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Edna coach says no more 'one and done'

By Mike Forman
Aug. 20, 2014 at 6:30 p.m.

Edna head coach Huey Chancellor gives his offensive players directions inside of a huddle before a drill during Wednesday's practice at Edna High School. Chancellor came from coaching at Rockport-Fulton and will be leading the Cowboys for the first time this year.

EDNA - Edna has made the football playoffs five of the last seven years.

But in four of those appearances, the Cowboys have been eliminated in the first round.

The early exits have stung as Huey Chancellor discovered after being named Edna's athletic director and head football coach in February.

"I was talking to the kids, and I asked them, 'What's the perception of Edna?'" Chancellor recalled. "The first one raised his hand and said, 'one and done.'"

"They're aware of that," Chancellor added. "As long as they're aware of that, with hard work and the right draw, we can get in the playoffs and maybe win a couple."

Chancellor, 54, has been coaching for 31 years and has been a head coach for 22 years.

He began working with the Cowboys after coming over from Rockport-Fulton in March.

The work continued on a hot Wednesday afternoon in preparation for Thursday night's scrimmage against St. Joseph at Cowboy Memorial Stadium.

"The situation that I came into - they had been very competitive and made the playoffs," Chancellor said. "These kids have had some success. Anytime you take over a program - I'm not saying my way is better. I'm just saying it's the only way I know how to do it."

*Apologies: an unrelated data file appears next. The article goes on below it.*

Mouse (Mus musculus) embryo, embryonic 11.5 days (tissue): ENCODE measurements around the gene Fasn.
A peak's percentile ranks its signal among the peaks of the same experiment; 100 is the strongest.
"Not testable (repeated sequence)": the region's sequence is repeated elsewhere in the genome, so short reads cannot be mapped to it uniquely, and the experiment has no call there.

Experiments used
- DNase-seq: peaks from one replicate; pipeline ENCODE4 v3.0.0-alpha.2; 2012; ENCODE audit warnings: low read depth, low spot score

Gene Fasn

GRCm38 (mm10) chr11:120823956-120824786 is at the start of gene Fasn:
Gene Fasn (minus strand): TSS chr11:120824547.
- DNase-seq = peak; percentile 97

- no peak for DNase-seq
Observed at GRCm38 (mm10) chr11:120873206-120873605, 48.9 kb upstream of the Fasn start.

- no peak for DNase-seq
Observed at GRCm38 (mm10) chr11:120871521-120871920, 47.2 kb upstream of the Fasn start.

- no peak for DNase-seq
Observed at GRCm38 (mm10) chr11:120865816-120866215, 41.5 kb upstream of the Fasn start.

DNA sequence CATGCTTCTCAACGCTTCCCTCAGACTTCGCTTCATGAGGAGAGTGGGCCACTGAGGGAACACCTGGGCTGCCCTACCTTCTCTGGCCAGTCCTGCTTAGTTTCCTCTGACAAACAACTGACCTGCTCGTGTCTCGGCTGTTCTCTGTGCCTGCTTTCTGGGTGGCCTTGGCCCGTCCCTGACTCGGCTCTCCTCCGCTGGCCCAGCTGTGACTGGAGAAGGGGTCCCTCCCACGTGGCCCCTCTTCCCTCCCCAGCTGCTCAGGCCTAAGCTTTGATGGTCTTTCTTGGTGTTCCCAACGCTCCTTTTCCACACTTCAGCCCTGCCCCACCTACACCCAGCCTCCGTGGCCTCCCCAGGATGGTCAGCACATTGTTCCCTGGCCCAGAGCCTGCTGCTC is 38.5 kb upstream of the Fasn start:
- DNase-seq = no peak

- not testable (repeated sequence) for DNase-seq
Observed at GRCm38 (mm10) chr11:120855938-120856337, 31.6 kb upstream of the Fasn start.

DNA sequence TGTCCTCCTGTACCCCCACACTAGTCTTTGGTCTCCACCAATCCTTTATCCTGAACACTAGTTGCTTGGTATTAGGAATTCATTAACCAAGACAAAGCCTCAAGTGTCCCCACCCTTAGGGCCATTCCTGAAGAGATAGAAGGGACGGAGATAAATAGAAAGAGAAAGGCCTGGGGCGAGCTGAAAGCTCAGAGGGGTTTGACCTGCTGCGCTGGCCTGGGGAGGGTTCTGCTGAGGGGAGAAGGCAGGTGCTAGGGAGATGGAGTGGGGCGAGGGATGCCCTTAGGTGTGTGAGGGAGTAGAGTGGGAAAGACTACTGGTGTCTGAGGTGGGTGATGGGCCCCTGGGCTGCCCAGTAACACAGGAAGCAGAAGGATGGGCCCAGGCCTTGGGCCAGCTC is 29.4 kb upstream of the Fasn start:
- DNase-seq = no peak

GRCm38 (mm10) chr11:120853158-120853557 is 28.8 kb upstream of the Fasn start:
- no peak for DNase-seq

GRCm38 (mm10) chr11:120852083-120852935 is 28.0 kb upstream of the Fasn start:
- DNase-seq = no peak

Chancellor instituted a code of conduct, which the players had to sign, that spells out consequences for their actions.

"Everybody's expectation of discipline is different," he said. "If I had all those answers, I'd probably be coaching the Dallas Cowboys. But I've been in this business long enough to know kids will fall in line if they know what you expect of them, and they know there are consequences. When the consequences don't follow, that's where you lose control of them."

The players insist they've gotten the message and have adapted to the new coaching staff, which includes only two holdovers from last season.

"I noticed you have to show up every day and work hard, or he is going to get on your butt," said senior running back Marquis Broussard. "We've got a lot of changes on offense and defense. You've got to keep going, or you're going to have to do up-downs or all kinds of stuff."

Chancellor may be old school, but he is not opposed to having fun.

He had the players doing cartwheels and staged a dance competition between two players at the beginning of practice.

But when it came time for drills, the Cowboys were all business.

"We're just going to come in and set a real, disciplined program where the expectations are out in front of the kids, and they know where they are," Chancellor said. "We pay attention to the little things.

"I learned that being an old Odessa Permian guy years ago. Attention to detail and the little things do make a difference, and that's what we're trying to stress. There's that much difference in being good and bad and being good and great. That's what we've got to do."

The Cowboys appear willing to buy in to Chancellor's program if it means going deeper in the playoffs.

"We're tired of being one and done here at Edna," said junior lineman Dylan Kallus. "And that's almost everybody in this community. It's not only the football tea, but everybody in the community.

"Coach Chancellor has bent over backwards for us. There's some new stuff that we're trying to work at and get used to. We're going to be ready."

Mike Forman is a sports writer for the Victoria Advocate. Contact him at 361-580-6588 or or comment on this column at



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